Fanconi syndrome presents as a generalized reabsorption defect in the Proximal Convoluted Tubule. Given this information, what are key substances you’d find in a urine sample of a patient with Fanconi Syndrome that you would not find in a normal urine sample?
Amino acids, glucose, HCO3-, K+, Phosphates. The proximal tubule is responsible for 100% of the reabsorption of glucose and amino acids, so presence of these substances in the urine is pretty big red flag that there’s a PCT defect.
Lecture: Functions of the Renal Tubules I
Objective 2: Describe the structure and function of the proximal tubule.
Describe how the Thin Descending Loop of Henle and the Thick Ascending Loop of Henle differ in their permeability to H20 and what effect this has on solute concentration in that segment?
The Thin Descending Loop of Henle is permeable to H20 while the Thick Ascending Loop of Henle is impermeable to H20. This allows solute to become more concentrated as urine descends and to become less concentrated as urine ascends.
Lecture: Functions of the Renal Tubules II
Objective 4: Understand the counter-current multiplier effect of the loop of Henle
Describe the distribution within the body compartments, what transporter is key in maintaining this distribution and why it is so tightly regulated?
98% of K+ is held within the ICF vs. 2% in the ECF. This is maintained by the action of the Na+-K+ ATPase, and maintenance of this gradient is critical because alterations in K+ ratios intracellular and extracellularly can have devastating effects on the function of heart and skeletal muscle (See Guiding Question 7 in LG for specific EKG effects).
Lecture: Potassium/Transport of Potassium at the Cellular and Kidney Level
Objective 1: Describe the distribution of K+ within the body compartments
What is the significance of finding casts in the urine and how are they formed?
In the context of hematuria/pyuria, casts indicate that the problem is glomerular or renal tubular in origin. This is because casts are formed as a result of damage to renal tubular cells; as the cellular debris aggregates, it takes on the shape of the tube around it.
Objective 3: Explain how urinary casts are formed and what diseases they may represent.
Why is the urine sodium or fractional excretion of sodium low in patients with pre-renal AKI?
The pathophysiology of Pre-Renal AKI involves some process that reduces renal perfusion, which ultimately decreases GFR. These include causes such as hypovolemia, decreased cardiac output, etc… When this happens, the body responds by activating the RAAS system, increasing aldosterone (which increases sodium reabsorption in the distal nephron) and ultimately reducing the amount of sodium excreted in the urine.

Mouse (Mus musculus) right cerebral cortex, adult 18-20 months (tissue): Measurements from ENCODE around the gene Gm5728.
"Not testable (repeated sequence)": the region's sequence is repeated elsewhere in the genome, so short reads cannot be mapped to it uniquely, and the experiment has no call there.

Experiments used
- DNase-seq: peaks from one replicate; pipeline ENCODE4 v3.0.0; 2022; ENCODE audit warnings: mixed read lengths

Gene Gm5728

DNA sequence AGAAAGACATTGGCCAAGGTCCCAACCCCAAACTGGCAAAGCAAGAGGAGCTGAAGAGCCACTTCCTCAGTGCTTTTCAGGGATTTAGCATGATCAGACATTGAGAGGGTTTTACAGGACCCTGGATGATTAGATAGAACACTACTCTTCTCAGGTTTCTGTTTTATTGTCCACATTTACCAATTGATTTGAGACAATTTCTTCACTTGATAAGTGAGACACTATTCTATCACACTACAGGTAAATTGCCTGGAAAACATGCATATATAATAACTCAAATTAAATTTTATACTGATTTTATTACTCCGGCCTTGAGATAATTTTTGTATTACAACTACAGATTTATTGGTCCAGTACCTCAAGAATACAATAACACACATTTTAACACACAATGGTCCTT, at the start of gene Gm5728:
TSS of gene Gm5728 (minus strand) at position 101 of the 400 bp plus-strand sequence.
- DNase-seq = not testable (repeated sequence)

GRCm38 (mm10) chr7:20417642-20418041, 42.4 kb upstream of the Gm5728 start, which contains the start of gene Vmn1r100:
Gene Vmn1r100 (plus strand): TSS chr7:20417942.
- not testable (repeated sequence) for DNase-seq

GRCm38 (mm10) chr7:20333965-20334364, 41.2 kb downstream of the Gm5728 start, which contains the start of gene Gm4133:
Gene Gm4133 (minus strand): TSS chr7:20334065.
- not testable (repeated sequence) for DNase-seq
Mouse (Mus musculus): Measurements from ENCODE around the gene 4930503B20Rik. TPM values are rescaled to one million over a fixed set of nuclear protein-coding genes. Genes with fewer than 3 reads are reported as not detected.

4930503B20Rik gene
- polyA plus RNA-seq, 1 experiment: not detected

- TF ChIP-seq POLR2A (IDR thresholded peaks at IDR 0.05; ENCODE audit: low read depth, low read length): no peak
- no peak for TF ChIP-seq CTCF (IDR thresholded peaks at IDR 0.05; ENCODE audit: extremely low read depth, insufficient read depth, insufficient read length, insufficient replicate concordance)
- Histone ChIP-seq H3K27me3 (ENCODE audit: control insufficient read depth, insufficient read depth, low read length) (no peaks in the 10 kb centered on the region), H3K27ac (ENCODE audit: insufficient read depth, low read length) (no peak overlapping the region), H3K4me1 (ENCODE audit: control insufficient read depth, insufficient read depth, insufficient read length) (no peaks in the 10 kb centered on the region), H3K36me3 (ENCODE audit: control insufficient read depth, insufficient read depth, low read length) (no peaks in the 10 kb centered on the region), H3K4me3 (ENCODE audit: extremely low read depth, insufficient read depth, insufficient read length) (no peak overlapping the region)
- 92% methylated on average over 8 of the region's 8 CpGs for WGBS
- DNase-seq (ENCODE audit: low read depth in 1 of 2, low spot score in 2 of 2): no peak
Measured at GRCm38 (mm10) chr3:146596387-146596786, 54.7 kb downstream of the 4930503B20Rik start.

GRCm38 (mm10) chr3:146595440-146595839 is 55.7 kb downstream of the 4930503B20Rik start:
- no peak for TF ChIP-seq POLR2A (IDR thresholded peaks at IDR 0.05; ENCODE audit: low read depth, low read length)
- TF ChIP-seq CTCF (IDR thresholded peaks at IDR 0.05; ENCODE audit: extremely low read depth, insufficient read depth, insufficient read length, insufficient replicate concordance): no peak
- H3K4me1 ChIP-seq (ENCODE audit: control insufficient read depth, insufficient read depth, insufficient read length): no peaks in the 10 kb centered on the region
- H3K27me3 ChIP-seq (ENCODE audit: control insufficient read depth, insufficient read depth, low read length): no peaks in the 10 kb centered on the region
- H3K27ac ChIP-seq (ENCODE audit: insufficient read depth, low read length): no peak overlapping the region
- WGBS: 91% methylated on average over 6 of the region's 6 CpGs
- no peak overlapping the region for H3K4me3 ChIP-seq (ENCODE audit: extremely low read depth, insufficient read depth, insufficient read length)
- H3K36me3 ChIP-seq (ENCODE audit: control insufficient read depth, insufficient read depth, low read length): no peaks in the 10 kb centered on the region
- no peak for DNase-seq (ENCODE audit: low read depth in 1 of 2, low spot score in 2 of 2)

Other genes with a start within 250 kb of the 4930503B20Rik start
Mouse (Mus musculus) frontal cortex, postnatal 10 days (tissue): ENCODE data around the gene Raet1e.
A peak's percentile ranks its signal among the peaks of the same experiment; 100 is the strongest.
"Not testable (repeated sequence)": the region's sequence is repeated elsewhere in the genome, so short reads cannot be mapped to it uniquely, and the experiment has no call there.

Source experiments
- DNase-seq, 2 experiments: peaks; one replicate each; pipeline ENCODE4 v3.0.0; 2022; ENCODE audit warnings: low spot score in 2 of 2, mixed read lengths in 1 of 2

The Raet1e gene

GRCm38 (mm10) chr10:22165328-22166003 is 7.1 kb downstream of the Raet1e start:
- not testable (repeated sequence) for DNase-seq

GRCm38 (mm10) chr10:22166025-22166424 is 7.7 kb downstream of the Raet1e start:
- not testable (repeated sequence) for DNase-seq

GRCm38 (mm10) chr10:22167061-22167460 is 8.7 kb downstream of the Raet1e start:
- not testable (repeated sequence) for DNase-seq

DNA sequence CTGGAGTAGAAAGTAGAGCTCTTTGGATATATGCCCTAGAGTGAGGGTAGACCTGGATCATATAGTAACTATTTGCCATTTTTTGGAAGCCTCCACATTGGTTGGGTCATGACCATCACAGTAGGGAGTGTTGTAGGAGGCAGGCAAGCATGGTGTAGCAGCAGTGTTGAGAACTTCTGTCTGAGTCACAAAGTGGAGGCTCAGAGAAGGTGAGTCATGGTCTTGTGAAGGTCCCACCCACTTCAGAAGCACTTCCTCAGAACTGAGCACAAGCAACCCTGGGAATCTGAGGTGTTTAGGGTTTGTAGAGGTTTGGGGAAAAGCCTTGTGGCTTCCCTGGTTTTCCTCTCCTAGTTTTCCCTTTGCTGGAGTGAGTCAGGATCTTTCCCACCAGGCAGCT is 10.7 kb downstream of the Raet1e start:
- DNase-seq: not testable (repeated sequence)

Lecture: Acute Kidney Injury: Pre, Post, and Intrinsic
Objective 4: Define acute kidney injury.
Describe the pathophysiology of Gitelman Syndrome – how is this related to _____ class of diuretics?
Gitelman syndrome is an inherited disorder that results in a loss of function mutation in the Na-Cl symporter found in the Distal Convoluted tubule. This same symporter is targeted by thiazide diuretics to induce natriuresis. Therefore, if you think of these patients as having an intrinsic thiazide diuretic mechanism, they would fall into the set of patients with inherited blood pressure regulation disorders that present with hypotension.
Lecture: Sodium Balance and Control of Extracellular Fluid Volume
Objective 3: Understand inherited disorders affecting blood pressure.
Potassium sparing diuretics such as Amiloride act in what cell type in what portion of the nephron?
What is their mechanism of action?
Amiloride blocks sodium channels (ENaC) on the luminal side of Principal Cells in the Cortical Collecting Duct. Blocking the entry of sodium into the cell 1) promotes natriuresis and 2) reduces the driving force for the excretion of K+.
Lecture: Water Balance and Urinary Concentration; Potassium Balance
Objective 4: Understand mechanisms of internal and external potassium balance.